Ed­it­or Linda Kich­line also was great to work with, Schiele said.

The book in­cludes an au­thor’s note at the end, ex­plain­ing that the Wic­can prac­tices found in the nov­el have been re­searched for au­then­ti­city. The note points out that the book is fic­tion, and that some lit­er­ary li­cense has been taken, and it fur­ther cau­tions against try­ing any of the spells or rituals at home.

The book ap­peals to any­one from mid-teens to adult, ac­cord­ing to the au­thor, who has a tat­too on the back of her neck of the Tri­quetra, a Wic­can sym­bol.

“It’s for a gen­er­al audi­ence,” she said. “I did a lot of re­search to make sure all the rituals were ap­proved by prac­ti­cing Wic­cans while not los­ing the reg­u­lar audi­ence. Paranor­mal ro­mance books are very, very pop­u­lar. You don’t have to be a Wic­can to read it.”


Schiele spent more than two years writ­ing the book and an­oth­er year get­ting it pub­lished. Her hobby is turn­ing in­to a pro­fes­sion.

“I write be­cause I can’t not write,” she said.

Schiele has writ­ten for more than three dec­ades — she had some short stor­ies and magazine art­icles pub­lished — but she has read even longer, learn­ing at age 3. She para­phrases famed au­thors Dean Koontz and Steph­en King in say­ing, “In or­der to write, you need to read.”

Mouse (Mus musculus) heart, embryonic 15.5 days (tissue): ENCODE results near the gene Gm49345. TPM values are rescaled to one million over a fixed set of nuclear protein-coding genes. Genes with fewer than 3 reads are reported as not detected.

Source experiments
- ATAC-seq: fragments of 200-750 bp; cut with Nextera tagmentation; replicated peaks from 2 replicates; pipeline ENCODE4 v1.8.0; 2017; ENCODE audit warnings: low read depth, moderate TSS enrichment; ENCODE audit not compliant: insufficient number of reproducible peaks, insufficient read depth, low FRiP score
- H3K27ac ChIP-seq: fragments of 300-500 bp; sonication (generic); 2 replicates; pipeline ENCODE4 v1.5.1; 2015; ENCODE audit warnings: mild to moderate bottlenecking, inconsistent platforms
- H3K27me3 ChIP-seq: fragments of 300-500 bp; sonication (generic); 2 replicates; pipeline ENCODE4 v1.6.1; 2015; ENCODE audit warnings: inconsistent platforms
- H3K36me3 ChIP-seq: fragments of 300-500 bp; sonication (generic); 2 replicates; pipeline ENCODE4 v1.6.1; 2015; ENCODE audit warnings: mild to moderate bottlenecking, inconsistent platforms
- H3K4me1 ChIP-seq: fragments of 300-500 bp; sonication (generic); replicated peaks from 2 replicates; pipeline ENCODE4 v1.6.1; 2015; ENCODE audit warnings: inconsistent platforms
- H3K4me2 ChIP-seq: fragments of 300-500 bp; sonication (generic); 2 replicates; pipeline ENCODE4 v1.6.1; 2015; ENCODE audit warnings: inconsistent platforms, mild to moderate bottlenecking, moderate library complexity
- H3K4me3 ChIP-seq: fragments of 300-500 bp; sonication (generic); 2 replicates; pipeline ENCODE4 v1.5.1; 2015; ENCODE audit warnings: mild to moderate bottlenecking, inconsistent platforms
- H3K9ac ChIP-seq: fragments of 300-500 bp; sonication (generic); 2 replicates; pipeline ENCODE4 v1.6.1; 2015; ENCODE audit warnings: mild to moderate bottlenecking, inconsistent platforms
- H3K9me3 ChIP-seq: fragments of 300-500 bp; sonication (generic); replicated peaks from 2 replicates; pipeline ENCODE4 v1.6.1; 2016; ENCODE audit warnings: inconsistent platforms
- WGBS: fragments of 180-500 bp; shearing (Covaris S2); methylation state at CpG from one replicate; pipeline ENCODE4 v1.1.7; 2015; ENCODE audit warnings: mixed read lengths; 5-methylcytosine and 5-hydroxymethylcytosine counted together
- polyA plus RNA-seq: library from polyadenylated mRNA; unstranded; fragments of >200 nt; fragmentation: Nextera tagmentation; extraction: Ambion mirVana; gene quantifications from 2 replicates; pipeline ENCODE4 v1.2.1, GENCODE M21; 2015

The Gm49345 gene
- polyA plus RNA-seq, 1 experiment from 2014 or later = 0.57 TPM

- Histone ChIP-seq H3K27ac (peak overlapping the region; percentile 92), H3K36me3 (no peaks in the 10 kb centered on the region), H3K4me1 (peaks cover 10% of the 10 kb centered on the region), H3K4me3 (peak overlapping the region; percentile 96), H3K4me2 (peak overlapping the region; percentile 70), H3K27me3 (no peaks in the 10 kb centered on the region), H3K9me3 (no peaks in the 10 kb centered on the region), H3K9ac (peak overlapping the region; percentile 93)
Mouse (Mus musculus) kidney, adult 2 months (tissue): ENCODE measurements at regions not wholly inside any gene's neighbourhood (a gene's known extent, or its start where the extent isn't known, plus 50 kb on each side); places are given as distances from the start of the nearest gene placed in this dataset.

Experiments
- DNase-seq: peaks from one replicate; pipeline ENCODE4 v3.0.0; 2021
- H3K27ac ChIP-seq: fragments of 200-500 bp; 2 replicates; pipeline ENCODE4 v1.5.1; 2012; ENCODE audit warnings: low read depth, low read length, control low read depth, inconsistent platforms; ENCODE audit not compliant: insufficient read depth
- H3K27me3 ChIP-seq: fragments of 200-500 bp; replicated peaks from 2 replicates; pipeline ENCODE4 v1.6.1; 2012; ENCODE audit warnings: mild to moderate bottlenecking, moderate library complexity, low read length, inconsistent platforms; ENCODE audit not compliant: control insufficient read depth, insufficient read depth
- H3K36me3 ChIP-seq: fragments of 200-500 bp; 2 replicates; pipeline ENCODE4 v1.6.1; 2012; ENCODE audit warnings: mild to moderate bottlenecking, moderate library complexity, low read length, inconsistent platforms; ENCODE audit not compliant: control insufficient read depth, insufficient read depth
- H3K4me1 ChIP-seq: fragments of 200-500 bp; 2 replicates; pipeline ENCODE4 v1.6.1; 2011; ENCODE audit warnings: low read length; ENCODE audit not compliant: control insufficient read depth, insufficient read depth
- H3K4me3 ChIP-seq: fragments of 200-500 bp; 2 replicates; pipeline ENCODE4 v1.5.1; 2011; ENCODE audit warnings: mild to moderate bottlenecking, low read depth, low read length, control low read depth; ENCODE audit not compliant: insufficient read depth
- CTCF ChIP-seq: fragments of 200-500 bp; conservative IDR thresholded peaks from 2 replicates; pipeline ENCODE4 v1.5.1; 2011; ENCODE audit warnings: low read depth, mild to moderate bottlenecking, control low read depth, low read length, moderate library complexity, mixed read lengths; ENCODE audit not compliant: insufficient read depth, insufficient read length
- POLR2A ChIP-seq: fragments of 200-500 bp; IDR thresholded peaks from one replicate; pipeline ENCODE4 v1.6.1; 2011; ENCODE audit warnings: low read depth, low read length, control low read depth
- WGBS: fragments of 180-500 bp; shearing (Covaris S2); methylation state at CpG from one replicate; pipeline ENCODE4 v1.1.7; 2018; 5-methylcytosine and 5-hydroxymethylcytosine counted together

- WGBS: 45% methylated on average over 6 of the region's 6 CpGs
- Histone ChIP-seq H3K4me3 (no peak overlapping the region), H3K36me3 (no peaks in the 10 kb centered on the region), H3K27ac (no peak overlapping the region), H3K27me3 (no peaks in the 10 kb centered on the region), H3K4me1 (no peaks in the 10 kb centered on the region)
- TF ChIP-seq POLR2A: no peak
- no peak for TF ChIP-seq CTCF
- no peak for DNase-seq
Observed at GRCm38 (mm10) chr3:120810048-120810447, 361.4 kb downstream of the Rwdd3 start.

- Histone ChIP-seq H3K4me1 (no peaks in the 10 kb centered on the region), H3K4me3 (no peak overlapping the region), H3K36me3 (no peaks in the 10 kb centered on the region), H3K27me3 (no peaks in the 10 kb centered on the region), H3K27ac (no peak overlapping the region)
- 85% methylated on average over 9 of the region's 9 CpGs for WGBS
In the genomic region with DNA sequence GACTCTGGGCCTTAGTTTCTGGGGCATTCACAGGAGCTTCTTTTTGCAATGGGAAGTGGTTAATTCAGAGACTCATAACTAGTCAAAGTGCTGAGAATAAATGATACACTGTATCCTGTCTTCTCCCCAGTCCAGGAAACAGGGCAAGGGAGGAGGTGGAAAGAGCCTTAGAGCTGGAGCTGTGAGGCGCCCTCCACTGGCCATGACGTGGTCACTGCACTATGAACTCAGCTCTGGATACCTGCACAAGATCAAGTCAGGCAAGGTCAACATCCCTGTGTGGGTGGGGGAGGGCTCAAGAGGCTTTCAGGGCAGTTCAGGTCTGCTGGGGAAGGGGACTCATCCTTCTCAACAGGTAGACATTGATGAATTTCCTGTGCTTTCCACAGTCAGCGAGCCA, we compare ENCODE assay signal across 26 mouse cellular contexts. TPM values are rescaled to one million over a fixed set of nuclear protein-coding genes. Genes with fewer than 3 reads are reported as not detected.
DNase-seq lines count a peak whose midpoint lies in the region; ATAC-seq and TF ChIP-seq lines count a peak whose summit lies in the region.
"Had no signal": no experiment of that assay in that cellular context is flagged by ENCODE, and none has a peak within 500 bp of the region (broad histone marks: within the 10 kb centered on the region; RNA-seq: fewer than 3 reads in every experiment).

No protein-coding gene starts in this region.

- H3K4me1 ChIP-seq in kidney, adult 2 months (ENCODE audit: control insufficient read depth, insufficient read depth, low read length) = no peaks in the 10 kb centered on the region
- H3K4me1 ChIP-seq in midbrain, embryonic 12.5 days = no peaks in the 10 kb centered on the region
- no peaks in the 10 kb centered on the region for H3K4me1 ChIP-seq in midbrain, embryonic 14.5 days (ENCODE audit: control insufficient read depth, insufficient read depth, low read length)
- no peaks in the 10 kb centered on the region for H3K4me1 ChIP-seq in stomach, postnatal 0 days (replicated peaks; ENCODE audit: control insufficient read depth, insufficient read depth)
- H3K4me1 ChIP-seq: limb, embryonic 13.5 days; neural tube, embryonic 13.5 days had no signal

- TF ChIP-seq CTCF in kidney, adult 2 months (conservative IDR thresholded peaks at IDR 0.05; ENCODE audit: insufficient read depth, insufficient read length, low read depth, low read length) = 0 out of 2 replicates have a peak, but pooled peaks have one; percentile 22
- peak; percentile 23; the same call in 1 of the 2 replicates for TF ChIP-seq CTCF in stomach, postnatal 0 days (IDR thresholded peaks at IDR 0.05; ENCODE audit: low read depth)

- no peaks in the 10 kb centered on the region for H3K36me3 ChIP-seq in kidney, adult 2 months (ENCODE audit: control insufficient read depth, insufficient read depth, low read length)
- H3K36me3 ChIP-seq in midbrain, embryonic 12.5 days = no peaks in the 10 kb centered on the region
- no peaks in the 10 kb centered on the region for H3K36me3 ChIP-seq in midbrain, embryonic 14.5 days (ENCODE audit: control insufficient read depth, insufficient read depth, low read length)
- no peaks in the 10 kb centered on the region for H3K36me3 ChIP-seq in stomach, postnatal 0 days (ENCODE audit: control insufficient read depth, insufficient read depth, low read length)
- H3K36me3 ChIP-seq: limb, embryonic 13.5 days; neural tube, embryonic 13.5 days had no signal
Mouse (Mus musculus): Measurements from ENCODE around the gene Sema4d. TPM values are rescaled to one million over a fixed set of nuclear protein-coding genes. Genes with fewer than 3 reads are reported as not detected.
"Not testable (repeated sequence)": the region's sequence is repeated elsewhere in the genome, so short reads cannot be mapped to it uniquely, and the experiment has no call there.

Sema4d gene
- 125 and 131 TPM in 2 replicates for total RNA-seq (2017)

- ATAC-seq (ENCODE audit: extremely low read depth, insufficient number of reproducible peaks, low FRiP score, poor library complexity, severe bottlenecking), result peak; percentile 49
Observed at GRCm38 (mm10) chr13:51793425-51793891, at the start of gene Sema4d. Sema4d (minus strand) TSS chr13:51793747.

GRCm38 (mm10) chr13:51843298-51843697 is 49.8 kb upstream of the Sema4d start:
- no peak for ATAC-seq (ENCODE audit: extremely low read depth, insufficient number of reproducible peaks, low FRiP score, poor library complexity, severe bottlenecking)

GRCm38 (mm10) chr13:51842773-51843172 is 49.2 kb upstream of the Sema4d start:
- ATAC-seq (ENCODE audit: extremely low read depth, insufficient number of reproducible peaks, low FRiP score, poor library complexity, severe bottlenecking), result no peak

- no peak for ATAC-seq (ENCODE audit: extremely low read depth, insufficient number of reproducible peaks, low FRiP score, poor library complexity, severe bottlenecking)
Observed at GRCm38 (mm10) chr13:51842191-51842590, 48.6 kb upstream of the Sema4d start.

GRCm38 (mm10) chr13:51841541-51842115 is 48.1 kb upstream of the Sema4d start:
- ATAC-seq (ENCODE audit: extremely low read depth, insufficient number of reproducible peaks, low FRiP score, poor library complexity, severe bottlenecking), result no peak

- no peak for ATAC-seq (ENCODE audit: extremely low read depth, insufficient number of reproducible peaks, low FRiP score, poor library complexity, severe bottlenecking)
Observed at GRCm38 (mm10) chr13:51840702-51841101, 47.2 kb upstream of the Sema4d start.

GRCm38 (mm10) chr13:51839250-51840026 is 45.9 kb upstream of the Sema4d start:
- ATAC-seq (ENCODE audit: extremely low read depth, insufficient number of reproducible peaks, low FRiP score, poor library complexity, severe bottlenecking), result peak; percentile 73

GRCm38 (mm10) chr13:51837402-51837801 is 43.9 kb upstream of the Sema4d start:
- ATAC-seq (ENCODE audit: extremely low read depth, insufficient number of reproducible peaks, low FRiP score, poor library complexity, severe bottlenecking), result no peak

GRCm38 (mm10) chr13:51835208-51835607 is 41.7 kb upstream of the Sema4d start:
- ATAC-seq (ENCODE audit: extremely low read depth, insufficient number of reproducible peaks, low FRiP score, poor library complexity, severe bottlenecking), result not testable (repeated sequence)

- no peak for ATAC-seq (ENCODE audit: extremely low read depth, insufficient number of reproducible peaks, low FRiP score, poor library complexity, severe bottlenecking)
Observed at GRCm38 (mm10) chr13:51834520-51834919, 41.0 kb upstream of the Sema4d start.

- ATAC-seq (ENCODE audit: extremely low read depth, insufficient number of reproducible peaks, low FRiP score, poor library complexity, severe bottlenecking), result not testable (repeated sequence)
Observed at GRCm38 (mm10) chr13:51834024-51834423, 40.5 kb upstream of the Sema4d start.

Schiele is an un­con­ven­tion­al writer.

“Everything is writ­ten in note­books longhand, then typed in­to the com­puter,” she said. “That’s the way my pro­cess has al­ways been. The pic­nic table in my back yard is my writ­ing desk.”

One reas­on the book took so long to com­plete was that the winter weath­er pre­ven­ted her from writ­ing out­doors.

“If I had enough room in the house, I’d move the pic­nic table in here,” she said.

The nov­el can be pur­chased on­line, and Schiele is busy spread­ing the word.

“It’s all self-pro­mo­tion,” she said.

“ImaJinn prints the book, gives you twenty-eight cop­ies and says, ‘Have fun.’ It’s up to the writer to get the word out.”

One coup came in the June 26 edi­tion of the Phil­adelphia In­quirer, which lis­ted Wic­can Shad­ows as one of the top 10 “Best Beach Reads of 2011.”

Schiele mar­kets the book us­ing fam­ily and friends, word of mouth, ad­vert­ise­ments in store­fronts and med­ic­al of­fices, Face­book and on­line groups that cater to Wic­cans and writers.

“Any kind of pub­li­city is good pub­li­city,” she said.

The second book in the series will be Wic­can Moon­light. It is in the edit­ing stage, but it’s also so long that it might be split in­to two books. The pub­lic­a­tion date is some­time next year.

Schiele is already think­ing past her three-book com­mit­ment.

“I already have four and five work­ing in my head,” she said. ••

The 282-page book “Wic­can Shad­ows” costs $16. It is avail­able for pur­chase at www.imajin­, and www.barnes­and­

For an elec­tron­ic format, look for it at www.fic­tion­, where the first chapter is avail­able for free.

Re­port­er Tom War­ing can be reached at 215-354-3034 or twar­